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Tuesday, 12 December 2017

CB issuance plunges on regulations, pricing

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Indian G3 convertible bond (CB) issuance has plunged this year due to tight regulations and a widening gap between issuer and investor pricing expectations. Bankers do not expect a quick turnaround although they hope that Indian issuers, desperate for capital to fund growth and to refinance expiring CBs, will become more realistic about pricing and re-enter the market by mid-2009 at the latest.

"The primary reasons why CB issuance volumes from Indian companies have dwindled this year are the current market environment and the Indian regulatory framework." said Anandh Haridh, director, ECM, at Merrill Lynch.

"It is a difficult year for investors as well and as a result there is appetite only for some issues at terms that are reflective of the conditions. Still, this is a process of mean reversion of cost of capital. Companies will over time understand and adjust to that and

pipeline will build again, maybe more selectively to begin with, as companies aim to continue their growth trajectory".

Thomson Reuters data shows year-to-date Indian CB issuance at just US$472m, which is a fraction of the US$6bn booked in the same period last year. Although a fall was expected, its severity has surprised bankers.

Over the past four years coinciding with the boom in the country’s economy, Indian issuers have piled into the offshore markets to issue equity and equity-linked instruments or raise cheap bank debt to fund growth. The Reserve Bank of India (RBI), however, has clamped down on such borrowings through measures aimed at minimising the economy’s exposure to excessive short-term foreign debt.

Some of these rules have been eased in recent months but given that credit markets have turned their nose away from mid-to-low-tier credits and stocks have corrected significantly this year, bankers said achieving the regulatory issuance parameters in offshore markets is difficult.

According to the RBI’s external commercial borrowing policy, more than US$20m per company per financial year would be permitted only for foreign currency expenditure for some pre-set permissible end-uses like offshore acquisitions or to refinance foreign debt. Proceeds should be parked abroad to cover foreign currency expenditure and cannot be remitted to India. There are other limits like US$500m per company per financial year under the automatic approval route, average maturity period of five years and all-in cost ceiling of 350bp over Libor.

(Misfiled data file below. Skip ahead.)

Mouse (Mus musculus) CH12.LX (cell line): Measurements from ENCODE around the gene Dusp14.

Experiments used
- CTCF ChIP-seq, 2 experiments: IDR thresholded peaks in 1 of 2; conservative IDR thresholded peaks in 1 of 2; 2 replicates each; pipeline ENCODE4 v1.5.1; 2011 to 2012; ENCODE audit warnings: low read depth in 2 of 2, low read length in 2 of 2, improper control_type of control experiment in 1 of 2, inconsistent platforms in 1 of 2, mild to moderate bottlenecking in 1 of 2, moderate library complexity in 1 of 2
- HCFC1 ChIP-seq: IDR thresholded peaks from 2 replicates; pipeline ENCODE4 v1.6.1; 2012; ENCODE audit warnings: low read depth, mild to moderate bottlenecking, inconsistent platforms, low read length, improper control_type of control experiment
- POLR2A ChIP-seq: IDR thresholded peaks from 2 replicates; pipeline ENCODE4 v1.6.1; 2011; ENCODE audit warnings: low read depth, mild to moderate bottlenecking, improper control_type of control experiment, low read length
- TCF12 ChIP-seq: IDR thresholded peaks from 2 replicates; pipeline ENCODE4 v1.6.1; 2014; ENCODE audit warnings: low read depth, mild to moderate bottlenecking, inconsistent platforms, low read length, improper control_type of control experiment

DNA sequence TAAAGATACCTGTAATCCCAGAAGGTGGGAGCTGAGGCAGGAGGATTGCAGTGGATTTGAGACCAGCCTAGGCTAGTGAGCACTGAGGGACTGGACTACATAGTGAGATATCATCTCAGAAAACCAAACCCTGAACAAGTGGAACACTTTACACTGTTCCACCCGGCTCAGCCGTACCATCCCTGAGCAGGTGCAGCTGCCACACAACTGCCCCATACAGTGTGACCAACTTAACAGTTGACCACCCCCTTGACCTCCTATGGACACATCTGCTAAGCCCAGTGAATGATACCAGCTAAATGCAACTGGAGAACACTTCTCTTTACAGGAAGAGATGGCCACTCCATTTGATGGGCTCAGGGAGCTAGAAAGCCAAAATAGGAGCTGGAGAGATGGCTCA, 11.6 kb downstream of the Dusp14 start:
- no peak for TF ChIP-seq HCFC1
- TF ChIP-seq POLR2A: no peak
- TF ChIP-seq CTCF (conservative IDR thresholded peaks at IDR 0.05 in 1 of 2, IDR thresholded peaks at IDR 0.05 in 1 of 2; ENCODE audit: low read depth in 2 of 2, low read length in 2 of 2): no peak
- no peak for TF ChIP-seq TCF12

Indian issuers have struggled to meet these onerous requirements because they would need to have an offshore investment purpose or refinancing purpose and even if they met that rule, they would still have to issue within a certain credit spread and tenor which is near impossible to achieve in the current markets.

This is why the only sizeable offshore CB to get done this year has been Geodesic Information’s US$125m CB due 2013. The conversion premium was fixed at 35% and the bond yielded 6.6%. No credit protection was provided. Proceeds are for overseas acquisition, which got the issuer around India's ECB rules that limiting offshore debt raising to specific purposes like offshore acquisitions.

"It will take time before the G3 CB market becomes as active as it was in 2007 because there are too many variables that need to be corrected before issuance can resume again," said Ravi Kapoor, head of Indian capital markets origination at Citigroup.

"Issue supply would increase if there is some sort of semblance in the secondary market levels of outstanding CBs which are out of the money currently. At the moment, a quick turnaround in issuance sentiment looks tough unless there is also a sustained stability in the credit and stock markets."

Apart from the regulations and bad markets, bankers said the issue was also the sheer reluctance among Indian companies to accept valuations that were more reflective of the current market conditions.

“Indian issuers just do not understand that the market dynamics have changed dramatically over the last year since the sub-prime crisis,” said one banker. “There is no stock borrow in many Indian mid-cap companies and getting credit support on Indian deals is next to impossible now given CDS spreads have jumped to over 500bp currently. But even in this climate, Indian issuers want to issue CBs with 40%-50% conversion premiums and low yield.”

And time is running out, especially for those companies that had issued several CBs in the last few years that need to be refinanced. It is crisis time for Indian issuers and bankers expect problems to start early in 2009 when several deals issued in 2004 come up for refinancing or payments.

Ironically, 2004 was a landmark year for the Indian CB market because that was the year the regulator’s new CB liberalisation caught India in a massive equity upswing. Hundreds of companies were busting to raise offshore cash for, in many cases, an offshore expansion. Many of these issues are now trading under water.

Shankar Ramakrishnan

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